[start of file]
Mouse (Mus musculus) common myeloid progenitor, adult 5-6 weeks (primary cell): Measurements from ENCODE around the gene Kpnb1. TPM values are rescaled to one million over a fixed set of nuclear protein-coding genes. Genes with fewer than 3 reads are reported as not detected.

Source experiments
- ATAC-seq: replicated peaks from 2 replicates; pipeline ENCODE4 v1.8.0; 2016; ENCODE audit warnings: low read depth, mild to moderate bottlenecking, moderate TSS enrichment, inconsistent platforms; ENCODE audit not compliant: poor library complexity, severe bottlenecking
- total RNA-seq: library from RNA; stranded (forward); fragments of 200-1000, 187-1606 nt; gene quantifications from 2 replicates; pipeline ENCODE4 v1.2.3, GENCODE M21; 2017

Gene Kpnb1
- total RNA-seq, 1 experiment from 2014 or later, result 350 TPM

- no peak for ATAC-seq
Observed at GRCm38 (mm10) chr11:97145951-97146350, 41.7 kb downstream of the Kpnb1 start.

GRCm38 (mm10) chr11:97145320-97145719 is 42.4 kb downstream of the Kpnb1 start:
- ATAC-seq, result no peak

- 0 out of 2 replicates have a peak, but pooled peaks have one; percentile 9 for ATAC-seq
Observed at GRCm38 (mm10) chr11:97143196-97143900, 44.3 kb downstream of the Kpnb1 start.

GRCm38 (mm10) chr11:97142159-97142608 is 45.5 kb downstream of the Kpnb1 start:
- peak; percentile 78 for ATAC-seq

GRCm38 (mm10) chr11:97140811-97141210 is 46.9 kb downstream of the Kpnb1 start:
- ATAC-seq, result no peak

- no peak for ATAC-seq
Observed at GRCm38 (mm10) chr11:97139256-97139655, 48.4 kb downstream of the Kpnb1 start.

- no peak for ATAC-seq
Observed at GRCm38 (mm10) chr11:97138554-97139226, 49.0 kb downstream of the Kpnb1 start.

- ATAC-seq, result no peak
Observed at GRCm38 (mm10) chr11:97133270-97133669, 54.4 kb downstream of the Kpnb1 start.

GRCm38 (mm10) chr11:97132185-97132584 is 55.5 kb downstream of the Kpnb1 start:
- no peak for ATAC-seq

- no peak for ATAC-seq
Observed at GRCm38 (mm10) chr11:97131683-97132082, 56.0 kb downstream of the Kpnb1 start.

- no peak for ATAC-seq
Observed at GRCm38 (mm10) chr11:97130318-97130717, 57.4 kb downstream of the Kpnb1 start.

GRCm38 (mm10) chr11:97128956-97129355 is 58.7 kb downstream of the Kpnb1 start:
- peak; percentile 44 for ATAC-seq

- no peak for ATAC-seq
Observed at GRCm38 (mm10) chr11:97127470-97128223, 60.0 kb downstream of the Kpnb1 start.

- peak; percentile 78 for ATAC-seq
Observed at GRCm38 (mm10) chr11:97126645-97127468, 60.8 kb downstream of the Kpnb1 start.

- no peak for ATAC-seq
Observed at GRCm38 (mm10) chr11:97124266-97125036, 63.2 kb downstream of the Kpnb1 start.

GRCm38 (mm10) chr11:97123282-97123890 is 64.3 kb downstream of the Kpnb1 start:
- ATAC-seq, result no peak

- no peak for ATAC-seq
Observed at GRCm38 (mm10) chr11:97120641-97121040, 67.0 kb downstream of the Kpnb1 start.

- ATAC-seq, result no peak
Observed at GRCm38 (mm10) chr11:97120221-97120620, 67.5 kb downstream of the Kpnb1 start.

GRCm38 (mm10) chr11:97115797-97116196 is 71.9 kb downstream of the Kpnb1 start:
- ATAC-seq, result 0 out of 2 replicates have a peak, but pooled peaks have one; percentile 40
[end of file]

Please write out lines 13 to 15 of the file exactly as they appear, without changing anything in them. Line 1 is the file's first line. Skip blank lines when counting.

GRCm38 (mm10) chr11:97142159-97142608 is 45.5 kb downstream of the Kpnb1 start:
- peak; percentile 78 for ATAC-seq

GRCm38 (mm10) chr11:97140811-97141210 is 46.9 kb downstream of the Kpnb1 start: